Mouse Trap Series - Episode 3

I watched enviously as Monica waved her left hand flashing her gold wedding band and telling her overdressed bimbo friend that her husband Ekuma was indeed taking good care of her. As though a switch had been turned on, Monica rattled on about Ekuma’s awesomeness. Her friend shifted uncomfortably from one foot to the other but Monica was oblivious.  She loved to talk about her husband; at church over the priest’s sermon, she whispered about the gifts Ekuma bought her, at a funeral over the grave, she laughed and announced how good life with Ekuma was. I wasn’t jealous of Monica, Ekuma wasn’t my type, his head was too big and he lacked the swagger of a confident man. I just wished I had a husband who was always there like Ekuma was for Monica and not faraway across the continent minding his business.

At first I had bragged about Ben, he lived in New York and held the promise of my future as an Americanah plus was so rich he bought me a car every six months. I was the envy of every woman around me, I had enough brag points. I went everywhere accompanied by an aura of superiority until the days stretched and the visa to make me an Americanah never arrived, then my nights got colder and colder cause there was no husband to keep me warm. I became a deflated balloon, lowering my eyes at gatherings to avoid the mockery in people's stare. The last straw was drawn when I called his New York apartment and a lady with a voice like those newscasters on CNN picked up the phone and introduced herself as Winnie. She greeted me and was excited that she was speaking to somebody from Ben’s ‘country’. There was a sweet tone to which she said Ben’s name; I could almost see the honey oozing out of her lips and sullying the American phone. That woman was happy, she mocked the sadness in my heart and the shrill of her pleasant laughter stayed with me long after I pressed the end call button on my phone. I wanted to ask her who she was, but the words got stuck in my throat like a fish bone threatening to choke me. I didn't ask Ben, I knew he’d lie and say she was nobody, Monica would have found a similar excuse for Ben, so I kept it to myself and nursed the pain that came with it. There was something about the lady, the manner with which she answered the phone like one who was used to picking up his phone and saying “Hello this is Ben's residence”. I knew there was more. I grew into a depressed housewife and ran to her fluffy uncultured brother in-law to fill the hollow my husband's betrayal brought me. There was nothing left to brag about but my ability to stay sane through the bitter medicine life had fed me.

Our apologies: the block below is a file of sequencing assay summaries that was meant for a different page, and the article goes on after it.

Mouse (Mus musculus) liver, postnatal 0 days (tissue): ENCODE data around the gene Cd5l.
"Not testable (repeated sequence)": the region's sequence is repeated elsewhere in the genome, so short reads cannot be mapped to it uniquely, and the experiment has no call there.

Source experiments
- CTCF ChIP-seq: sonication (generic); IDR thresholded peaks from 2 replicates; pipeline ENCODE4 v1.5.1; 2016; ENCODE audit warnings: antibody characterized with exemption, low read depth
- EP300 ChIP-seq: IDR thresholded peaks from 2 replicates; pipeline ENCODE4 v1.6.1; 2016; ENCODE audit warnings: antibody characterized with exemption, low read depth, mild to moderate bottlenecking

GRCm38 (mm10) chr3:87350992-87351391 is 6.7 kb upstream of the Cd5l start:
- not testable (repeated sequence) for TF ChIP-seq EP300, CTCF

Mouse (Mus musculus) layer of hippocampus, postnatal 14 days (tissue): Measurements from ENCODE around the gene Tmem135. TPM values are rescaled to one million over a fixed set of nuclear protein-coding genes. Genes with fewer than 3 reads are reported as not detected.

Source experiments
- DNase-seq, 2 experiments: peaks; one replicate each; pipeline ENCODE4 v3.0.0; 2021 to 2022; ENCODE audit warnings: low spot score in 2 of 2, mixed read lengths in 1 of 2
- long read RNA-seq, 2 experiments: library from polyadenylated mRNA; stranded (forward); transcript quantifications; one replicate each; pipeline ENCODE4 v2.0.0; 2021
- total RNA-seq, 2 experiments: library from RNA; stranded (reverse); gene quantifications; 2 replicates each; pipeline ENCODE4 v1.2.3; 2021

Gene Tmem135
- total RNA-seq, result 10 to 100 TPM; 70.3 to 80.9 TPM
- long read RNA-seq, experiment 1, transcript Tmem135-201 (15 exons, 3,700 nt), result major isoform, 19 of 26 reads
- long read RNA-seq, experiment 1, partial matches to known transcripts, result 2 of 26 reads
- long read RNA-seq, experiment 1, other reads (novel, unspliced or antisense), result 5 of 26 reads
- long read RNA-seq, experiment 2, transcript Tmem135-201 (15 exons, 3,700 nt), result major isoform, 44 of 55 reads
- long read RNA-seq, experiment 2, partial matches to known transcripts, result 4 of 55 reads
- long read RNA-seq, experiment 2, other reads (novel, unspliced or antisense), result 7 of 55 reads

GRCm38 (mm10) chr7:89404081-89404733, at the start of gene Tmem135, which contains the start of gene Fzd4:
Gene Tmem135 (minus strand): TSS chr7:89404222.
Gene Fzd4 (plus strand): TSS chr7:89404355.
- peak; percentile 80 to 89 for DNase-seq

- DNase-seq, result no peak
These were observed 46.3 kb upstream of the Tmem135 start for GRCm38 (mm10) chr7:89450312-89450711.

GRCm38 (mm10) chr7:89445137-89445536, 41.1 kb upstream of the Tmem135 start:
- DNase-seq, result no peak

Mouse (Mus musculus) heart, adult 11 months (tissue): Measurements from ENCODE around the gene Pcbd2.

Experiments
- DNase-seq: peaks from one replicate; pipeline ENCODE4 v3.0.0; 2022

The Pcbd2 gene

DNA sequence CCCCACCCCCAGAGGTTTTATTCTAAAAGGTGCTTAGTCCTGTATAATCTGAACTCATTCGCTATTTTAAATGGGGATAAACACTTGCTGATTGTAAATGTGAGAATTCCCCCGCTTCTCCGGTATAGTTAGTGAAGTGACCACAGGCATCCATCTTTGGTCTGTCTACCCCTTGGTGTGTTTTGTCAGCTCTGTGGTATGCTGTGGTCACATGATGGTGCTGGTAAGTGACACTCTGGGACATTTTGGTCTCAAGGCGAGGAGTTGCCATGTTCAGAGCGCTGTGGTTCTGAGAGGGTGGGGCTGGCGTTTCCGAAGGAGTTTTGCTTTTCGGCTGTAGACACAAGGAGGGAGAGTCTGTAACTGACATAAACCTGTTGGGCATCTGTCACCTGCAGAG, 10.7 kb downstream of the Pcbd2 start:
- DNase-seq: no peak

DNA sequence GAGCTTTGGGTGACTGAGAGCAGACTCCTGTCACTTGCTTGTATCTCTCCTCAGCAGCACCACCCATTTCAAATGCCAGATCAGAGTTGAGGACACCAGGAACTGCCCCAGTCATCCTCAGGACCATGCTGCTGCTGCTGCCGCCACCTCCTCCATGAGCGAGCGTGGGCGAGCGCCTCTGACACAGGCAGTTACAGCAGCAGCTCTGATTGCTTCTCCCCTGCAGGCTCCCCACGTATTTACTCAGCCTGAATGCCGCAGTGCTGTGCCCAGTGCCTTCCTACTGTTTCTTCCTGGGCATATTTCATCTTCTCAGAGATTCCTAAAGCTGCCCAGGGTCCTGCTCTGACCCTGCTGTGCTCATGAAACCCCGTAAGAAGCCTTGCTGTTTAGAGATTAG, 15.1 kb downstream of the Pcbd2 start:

Monica’s friend finally smiled a goodbye at me and walked away. I counted five seconds before Monica leaned in to gossip about her. We watched as she trot horrendously down the aisle, her chiffon blouse trailing behind her like superman's cape. I made an attempt at a smile but failed when Monica told me that she was a wannabe fashionista who once wore a night dress to a dinner party with her husband. I leaned away and tried to distract myself by staring at a discounted body lotion on the shelf, hoping that Monica would drop it and let us shop in quietness. I should have turned her down when she called and asked that I accompanied her to the mall. How could I have thought I could pull this off?

“Are you alright?” Monica asked

I stopped, shocked and threw daggers at her. Am I alright? Few weeks ago we had sat on her bed and stared at my HIV test result and she had almost ripped a nerve when I told her I didn’t contract it from Ben, now she stood there like a moppet doll asking if I was alright. I knew Monica liked to shove things under the rug and wait till it erupted before dealing with it, but this was different. I was HIV positive and I was dying bit by bit already, if she shoved it under the rug, when will she deal with it? At my funeral? She’d been acting as though everything was alright, failing to ask about my health, about Ben, how things were, as though that day in her room with my test result in her trembling hand had been a scene borrowed from a night dream. I tucked my pause tightly under my arm and walked down the aisle tracing the steps of her friend. I got to the end of the aisle surprised that Monica hadn’t called me back. I was tempted to look back and see the look on her face but I didn’t want to lose my dignity. I kept walking.

I drove around town with no destination in mind. I couldn’t drive home, not with my red puffy eyes. What answers would I give Ben if he asked why I’d been crying? I’d only raise more suspicion and add to the dose I fed them a few days ago when Ben walked in on me asking Chidi if he was HIV positive. Chidi had insisted he wasn’t and they had both asked me why I had thought he was.

“I saw a HIV test result but there was no name on it” I had lied

“And so you thought it was me?” Chidi had asked 

“Who else lives here? Of course it’s not my husband, I would know.” I retorted

“Where’s the test result?” Chidi asked

I shrugged as casually as I could manage. “I threw it away”

Chidi had been furious and insisted there was more to the question than just finding a test result. Ben had shut him down and said that my explanation was good enough. He fired the gateman, insisting that it could only have been him who had the test result. I tried to convince Ben that it might not have been the gateman but when I couldn’t give a better explanation, he was fired. I had been somewhat relieved of course but when Ben did not reach across the bed for me that night I knew that something was wrong. He stopped asking to have sex with me and treated me as cordially as one would a houseguest. “pass me the salt honey” he would say, his eyes fixed on the food. It wasn’t that he avoided my eyes that worried ne, no, it was the effortlessness of his disconnection that scared the crap out of me. If indeed I wore a sombrero to the dining table he would not have noticed. I should have been relieved that he was out of my hair, but I was even more worried.